States urged to remove 'inefficient' taxes on insurance



The leaders of Australia's states and territories are being encouraged by the Insurance Council of Australia (ICA) to remove taxes such as stamp duty from insurance policies.

In letters sent to the respective leaders of each state and territory, ICA chief executive Rob Whelan said the governments remain overly reliant on inefficient taxes, including stamp duty on insurance products.

“Apart from the negative welfare effects arising from the distortionary effects that inefficient taxes on insurance have on resource allocation and economic growth, they are highly regressive and contribute to the incidence of underinsurance and non-insurance,” Mr Whelan wrote.

Taxes on insurance are one of the most “inefficient and inequitable” revenue-raising methods that government employs, he said.

Low-income households and property owners carry a “disproportionate burden” because of taxes on insurance, and the removal of stamp duties would improve affordability, he added.

Mr Whelan wrote that the Commonwealth tax review offers a “rare opportunity” for the comprehensive reform of insurance taxes.

“Premiers and chief ministers should take advantage of it by proposing at the leaders’ meeting that eliminating stamp duties on insurance policies be dealt with as part of the review,” he said.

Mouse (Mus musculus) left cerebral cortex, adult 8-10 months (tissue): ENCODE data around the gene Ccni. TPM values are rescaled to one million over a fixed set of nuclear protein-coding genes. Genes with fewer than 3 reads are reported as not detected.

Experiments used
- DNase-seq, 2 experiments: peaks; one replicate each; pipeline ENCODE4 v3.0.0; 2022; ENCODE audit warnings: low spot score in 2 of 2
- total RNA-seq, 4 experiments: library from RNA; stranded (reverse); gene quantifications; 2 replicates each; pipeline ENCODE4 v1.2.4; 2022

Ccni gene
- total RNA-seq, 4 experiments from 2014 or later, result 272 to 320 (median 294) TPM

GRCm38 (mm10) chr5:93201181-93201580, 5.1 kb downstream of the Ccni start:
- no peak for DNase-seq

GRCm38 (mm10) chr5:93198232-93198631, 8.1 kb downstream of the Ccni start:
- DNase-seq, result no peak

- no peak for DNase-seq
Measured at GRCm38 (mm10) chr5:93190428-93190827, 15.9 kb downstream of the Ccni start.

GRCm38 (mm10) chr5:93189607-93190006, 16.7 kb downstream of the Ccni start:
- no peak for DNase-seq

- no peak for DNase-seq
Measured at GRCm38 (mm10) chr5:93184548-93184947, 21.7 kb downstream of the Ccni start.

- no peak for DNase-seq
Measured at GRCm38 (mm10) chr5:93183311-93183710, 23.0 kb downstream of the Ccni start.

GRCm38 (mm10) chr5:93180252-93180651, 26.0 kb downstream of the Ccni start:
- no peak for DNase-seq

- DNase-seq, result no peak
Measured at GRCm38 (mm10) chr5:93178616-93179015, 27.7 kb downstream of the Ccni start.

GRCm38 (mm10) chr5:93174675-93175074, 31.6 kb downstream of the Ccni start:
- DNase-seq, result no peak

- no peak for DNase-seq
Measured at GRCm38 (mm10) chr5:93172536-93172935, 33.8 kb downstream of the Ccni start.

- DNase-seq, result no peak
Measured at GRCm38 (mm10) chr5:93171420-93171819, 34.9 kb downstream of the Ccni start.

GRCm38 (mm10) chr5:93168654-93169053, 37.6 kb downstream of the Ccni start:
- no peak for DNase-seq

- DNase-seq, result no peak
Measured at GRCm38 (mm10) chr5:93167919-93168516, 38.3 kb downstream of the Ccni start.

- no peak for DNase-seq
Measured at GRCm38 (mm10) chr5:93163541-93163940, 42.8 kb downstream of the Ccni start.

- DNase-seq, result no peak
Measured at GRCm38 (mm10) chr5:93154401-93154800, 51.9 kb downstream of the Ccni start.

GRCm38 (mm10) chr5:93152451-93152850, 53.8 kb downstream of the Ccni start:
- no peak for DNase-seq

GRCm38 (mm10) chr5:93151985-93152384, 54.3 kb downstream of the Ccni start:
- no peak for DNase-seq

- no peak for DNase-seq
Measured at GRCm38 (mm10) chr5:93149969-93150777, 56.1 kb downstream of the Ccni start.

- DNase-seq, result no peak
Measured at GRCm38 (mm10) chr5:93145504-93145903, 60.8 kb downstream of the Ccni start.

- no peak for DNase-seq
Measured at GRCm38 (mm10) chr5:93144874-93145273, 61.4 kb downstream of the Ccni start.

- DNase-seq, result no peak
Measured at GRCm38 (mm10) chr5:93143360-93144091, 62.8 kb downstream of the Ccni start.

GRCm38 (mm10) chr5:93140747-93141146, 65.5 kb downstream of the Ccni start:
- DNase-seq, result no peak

The Financial Services Council had also called for the abolition of stamp duty and “inefficient taxes” on insurance policies in its submission responding to the federal government’s Tax White Paper.

The group acknowledged that there is “little incentive” for state and territory governments to “go it alone” in abolishing these taxes, but added the federal government has an opportunity to address the issue.

“While some have formally investigated abolishing inefficient taxes, the good work is often stymied by the absence of an alternate source of revenue,” the submission said.

“This is an especially poignant point, considering that the states and territories face an annual revenue shortfall of $100 billion.

“We therefore believe the Federation White Paper must finally address the vertical fiscal imbalance.”

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